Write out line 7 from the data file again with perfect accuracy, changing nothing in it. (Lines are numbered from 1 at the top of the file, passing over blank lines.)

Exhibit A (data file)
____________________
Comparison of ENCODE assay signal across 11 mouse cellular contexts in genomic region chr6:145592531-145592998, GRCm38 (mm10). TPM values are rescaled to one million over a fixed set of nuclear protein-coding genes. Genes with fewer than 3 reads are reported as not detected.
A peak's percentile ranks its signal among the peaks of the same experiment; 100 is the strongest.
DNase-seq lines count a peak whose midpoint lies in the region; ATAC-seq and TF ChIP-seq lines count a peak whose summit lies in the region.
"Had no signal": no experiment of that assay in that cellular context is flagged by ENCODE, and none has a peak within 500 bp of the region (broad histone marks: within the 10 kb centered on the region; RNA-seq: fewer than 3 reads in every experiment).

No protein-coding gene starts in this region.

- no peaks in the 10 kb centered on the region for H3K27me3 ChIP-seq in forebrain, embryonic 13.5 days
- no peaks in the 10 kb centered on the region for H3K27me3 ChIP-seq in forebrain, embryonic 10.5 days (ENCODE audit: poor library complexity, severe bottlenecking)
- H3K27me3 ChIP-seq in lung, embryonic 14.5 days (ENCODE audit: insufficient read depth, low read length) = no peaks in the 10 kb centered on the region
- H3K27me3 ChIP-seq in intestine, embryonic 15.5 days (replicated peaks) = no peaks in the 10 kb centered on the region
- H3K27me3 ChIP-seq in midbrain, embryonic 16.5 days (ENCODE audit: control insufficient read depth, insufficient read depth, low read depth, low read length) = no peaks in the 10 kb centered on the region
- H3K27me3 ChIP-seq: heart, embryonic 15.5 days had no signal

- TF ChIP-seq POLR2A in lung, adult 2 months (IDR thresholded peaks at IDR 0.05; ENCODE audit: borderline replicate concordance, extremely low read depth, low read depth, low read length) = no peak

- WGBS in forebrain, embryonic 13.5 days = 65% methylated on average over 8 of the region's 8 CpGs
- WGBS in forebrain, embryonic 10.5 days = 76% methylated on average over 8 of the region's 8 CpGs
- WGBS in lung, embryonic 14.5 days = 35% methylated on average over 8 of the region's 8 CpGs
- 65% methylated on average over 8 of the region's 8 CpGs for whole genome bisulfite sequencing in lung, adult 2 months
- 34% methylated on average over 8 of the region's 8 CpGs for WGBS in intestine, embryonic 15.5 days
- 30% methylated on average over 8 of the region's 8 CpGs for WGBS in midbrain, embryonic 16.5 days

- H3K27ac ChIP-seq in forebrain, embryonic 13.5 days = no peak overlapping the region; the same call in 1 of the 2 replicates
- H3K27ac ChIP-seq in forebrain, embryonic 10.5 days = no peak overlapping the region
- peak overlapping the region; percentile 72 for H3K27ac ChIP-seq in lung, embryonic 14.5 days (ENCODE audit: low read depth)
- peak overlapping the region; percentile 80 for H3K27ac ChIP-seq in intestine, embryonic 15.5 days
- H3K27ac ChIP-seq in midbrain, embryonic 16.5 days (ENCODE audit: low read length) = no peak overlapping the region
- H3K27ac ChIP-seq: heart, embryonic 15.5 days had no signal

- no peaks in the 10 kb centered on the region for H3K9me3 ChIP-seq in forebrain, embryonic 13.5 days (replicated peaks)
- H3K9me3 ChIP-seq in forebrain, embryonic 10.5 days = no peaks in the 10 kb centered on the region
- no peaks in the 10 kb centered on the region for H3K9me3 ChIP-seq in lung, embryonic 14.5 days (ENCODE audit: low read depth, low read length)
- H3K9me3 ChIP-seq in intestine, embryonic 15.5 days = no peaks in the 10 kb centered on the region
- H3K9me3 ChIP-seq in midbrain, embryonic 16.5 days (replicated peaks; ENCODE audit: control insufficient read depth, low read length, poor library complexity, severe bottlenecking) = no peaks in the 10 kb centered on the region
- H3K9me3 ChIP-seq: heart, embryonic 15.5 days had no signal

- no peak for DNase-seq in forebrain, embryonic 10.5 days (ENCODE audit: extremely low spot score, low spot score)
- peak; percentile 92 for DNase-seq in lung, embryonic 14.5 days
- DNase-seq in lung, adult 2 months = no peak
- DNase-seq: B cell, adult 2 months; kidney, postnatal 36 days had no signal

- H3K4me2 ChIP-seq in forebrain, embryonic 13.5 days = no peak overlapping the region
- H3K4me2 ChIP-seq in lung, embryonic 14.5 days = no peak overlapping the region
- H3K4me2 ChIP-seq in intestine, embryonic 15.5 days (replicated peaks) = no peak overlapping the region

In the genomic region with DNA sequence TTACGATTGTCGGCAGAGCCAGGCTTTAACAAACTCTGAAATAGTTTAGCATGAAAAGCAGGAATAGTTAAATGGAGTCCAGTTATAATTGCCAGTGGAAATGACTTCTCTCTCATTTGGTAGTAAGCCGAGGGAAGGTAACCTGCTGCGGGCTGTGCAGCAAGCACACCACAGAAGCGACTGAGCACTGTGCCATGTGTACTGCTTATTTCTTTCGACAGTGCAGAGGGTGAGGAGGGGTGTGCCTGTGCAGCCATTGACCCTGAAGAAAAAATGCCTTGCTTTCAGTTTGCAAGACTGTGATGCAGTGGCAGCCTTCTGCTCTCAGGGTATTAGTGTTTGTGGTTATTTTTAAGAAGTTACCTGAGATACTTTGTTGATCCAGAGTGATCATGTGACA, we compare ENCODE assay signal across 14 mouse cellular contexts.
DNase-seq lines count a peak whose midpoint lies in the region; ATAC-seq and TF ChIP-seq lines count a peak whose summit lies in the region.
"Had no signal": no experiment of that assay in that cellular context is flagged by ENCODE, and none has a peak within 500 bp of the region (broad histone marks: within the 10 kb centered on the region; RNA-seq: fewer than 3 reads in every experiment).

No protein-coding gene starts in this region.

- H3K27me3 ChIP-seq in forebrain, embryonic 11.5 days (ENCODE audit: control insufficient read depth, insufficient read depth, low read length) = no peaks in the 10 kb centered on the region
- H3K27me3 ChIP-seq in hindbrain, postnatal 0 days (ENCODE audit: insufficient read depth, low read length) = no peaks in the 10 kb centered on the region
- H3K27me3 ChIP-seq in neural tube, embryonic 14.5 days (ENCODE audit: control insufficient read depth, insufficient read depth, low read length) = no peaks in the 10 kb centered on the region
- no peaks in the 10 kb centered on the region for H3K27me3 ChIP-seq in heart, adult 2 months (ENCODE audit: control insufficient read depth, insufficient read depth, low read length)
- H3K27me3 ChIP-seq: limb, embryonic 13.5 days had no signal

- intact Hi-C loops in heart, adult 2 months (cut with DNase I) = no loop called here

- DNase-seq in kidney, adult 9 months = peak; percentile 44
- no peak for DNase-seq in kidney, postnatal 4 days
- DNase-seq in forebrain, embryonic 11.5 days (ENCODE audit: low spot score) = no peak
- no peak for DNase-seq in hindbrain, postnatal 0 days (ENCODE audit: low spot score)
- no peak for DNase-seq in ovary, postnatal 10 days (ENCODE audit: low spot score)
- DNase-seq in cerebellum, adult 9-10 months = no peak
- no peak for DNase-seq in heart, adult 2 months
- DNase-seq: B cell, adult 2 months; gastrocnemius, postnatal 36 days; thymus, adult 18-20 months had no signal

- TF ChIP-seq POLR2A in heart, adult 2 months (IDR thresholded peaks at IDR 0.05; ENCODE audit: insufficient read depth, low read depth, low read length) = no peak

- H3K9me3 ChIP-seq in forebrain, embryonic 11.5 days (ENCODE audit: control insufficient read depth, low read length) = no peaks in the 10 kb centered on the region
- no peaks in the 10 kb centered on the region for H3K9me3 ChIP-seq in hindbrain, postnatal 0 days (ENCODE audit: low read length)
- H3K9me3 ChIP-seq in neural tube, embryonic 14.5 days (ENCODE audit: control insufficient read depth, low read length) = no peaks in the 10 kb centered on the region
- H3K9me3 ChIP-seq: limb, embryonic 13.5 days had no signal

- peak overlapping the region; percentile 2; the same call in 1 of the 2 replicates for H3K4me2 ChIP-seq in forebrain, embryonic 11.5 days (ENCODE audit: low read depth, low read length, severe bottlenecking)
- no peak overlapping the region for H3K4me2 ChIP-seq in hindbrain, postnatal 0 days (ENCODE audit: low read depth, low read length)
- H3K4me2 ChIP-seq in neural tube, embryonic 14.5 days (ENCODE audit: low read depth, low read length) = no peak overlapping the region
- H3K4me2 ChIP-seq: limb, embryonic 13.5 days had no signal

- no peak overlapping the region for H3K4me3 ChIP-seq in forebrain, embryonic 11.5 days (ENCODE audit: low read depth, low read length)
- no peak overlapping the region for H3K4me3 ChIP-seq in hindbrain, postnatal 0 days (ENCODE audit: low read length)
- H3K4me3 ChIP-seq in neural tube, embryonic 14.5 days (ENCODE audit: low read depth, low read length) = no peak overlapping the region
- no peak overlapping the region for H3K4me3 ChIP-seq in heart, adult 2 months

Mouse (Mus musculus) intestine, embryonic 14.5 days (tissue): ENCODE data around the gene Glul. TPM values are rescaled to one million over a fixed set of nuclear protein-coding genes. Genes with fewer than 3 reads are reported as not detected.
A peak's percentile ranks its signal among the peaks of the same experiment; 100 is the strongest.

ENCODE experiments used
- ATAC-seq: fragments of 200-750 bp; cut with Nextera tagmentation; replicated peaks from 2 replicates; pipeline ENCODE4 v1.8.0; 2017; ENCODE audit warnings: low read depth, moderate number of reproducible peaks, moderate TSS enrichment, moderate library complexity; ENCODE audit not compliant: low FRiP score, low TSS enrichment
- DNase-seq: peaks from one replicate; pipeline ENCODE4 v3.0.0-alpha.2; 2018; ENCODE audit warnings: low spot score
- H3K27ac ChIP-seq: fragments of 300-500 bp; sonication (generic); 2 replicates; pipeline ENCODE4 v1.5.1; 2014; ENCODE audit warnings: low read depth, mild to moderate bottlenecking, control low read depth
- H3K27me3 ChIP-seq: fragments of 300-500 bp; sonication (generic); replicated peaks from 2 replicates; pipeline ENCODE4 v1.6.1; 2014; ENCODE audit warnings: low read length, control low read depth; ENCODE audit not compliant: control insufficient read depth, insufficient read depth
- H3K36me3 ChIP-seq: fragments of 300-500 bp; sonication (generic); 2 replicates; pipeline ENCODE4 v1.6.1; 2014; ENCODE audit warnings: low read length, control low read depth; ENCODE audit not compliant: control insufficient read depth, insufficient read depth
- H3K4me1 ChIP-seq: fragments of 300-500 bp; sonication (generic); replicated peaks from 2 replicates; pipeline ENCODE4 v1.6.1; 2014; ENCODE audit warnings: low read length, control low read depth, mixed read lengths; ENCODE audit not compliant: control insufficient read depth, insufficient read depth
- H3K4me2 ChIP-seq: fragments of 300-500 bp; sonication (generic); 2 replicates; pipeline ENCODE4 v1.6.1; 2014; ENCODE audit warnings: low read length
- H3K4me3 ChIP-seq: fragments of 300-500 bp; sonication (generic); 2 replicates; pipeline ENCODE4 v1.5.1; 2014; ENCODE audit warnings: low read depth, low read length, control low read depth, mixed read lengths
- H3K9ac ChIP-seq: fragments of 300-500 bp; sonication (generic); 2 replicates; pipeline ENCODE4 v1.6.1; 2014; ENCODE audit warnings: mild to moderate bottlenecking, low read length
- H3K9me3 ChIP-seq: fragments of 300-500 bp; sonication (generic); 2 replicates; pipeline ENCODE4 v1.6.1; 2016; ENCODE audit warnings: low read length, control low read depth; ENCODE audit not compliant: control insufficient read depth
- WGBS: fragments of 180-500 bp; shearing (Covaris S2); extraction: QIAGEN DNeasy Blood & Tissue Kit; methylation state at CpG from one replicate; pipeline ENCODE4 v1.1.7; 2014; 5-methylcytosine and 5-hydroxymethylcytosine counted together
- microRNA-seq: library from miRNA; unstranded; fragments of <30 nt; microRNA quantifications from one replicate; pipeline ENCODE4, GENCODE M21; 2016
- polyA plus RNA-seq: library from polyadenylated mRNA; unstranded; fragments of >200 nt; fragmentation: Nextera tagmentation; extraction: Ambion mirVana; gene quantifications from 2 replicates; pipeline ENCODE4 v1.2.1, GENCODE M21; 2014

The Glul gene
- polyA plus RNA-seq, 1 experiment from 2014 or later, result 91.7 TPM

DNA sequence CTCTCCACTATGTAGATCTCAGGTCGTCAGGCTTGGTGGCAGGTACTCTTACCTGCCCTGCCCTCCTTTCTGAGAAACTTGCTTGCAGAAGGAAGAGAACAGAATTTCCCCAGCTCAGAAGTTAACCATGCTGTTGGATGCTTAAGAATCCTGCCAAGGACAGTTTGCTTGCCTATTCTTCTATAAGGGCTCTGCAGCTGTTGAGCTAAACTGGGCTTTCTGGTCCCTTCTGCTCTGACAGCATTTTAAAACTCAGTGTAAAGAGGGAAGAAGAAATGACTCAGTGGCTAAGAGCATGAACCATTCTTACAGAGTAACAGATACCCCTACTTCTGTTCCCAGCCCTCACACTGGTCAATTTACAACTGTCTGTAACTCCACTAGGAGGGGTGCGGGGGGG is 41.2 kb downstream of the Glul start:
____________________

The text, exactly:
- no peaks in the 10 kb centered on the region for H3K27me3 ChIP-seq in forebrain, embryonic 10.5 days (ENCODE audit: poor library complexity, severe bottlenecking)